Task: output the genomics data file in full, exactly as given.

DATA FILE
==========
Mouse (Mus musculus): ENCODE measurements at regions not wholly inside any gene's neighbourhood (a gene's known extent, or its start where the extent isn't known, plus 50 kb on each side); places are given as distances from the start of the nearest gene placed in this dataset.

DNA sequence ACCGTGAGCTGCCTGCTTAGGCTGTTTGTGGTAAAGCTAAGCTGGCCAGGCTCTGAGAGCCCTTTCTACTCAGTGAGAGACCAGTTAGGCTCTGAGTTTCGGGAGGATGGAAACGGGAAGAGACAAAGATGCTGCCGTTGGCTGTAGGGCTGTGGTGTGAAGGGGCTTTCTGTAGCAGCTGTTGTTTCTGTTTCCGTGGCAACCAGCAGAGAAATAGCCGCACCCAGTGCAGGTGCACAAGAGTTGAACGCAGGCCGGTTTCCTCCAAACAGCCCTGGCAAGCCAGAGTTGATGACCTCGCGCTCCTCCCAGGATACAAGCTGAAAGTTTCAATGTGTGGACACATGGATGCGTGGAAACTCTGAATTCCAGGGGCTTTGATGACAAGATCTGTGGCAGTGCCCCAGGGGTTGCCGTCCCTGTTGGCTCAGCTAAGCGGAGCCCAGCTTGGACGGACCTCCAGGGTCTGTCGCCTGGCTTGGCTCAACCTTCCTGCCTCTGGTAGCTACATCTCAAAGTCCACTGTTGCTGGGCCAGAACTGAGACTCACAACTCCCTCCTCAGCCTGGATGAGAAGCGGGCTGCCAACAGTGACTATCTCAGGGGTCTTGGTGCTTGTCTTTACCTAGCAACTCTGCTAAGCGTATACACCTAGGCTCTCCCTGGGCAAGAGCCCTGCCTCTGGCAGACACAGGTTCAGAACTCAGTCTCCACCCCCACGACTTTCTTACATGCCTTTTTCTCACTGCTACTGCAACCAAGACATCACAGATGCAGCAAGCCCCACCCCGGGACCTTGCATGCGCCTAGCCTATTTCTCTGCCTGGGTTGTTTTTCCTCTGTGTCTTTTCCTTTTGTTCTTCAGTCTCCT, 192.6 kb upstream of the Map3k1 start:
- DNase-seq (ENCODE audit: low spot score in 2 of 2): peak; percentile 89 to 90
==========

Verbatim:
Mouse (Mus musculus): ENCODE measurements at regions not wholly inside any gene's neighbourhood (a gene's known extent, or its start where the extent isn't known, plus 50 kb on each side); places are given as distances from the start of the nearest gene placed in this dataset.

DNA sequence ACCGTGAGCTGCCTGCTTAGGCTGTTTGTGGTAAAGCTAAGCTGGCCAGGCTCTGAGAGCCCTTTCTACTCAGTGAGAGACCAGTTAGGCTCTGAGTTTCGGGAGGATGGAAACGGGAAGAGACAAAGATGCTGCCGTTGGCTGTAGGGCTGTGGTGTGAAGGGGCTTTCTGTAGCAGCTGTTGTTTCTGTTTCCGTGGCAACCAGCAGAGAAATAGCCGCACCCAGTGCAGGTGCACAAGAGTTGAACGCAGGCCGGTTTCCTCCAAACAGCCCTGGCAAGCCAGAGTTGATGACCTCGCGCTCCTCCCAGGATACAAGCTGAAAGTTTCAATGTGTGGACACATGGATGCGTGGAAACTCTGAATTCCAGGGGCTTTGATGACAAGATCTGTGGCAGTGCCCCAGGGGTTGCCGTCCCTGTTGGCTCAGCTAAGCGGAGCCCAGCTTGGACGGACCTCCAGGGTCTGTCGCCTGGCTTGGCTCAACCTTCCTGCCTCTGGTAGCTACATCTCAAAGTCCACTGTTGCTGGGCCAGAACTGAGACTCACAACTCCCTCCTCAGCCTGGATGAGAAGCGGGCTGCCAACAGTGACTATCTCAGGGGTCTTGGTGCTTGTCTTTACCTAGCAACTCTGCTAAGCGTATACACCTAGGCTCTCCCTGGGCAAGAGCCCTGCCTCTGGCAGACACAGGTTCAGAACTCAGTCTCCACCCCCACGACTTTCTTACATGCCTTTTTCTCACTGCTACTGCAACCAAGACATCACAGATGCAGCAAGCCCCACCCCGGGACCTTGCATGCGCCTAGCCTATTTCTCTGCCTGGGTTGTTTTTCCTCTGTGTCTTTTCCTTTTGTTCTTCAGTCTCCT, 192.6 kb upstream of the Map3k1 start:
- DNase-seq (ENCODE audit: low spot score in 2 of 2): peak; percentile 89 to 90